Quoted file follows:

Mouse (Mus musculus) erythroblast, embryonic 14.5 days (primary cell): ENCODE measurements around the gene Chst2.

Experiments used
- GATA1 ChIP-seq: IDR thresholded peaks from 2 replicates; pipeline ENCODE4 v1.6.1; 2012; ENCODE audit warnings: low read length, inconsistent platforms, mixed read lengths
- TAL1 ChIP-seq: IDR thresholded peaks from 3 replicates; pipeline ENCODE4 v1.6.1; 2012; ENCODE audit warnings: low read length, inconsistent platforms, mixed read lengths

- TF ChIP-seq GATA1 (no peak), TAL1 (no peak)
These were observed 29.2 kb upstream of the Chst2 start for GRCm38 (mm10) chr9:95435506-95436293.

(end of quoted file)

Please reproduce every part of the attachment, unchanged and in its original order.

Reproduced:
Mouse (Mus musculus) erythroblast, embryonic 14.5 days (primary cell): ENCODE measurements around the gene Chst2.

Experiments used
- GATA1 ChIP-seq: IDR thresholded peaks from 2 replicates; pipeline ENCODE4 v1.6.1; 2012; ENCODE audit warnings: low read length, inconsistent platforms, mixed read lengths
- TAL1 ChIP-seq: IDR thresholded peaks from 3 replicates; pipeline ENCODE4 v1.6.1; 2012; ENCODE audit warnings: low read length, inconsistent platforms, mixed read lengths

- TF ChIP-seq GATA1 (no peak), TAL1 (no peak)
These were observed 29.2 kb upstream of the Chst2 start for GRCm38 (mm10) chr9:95435506-95436293.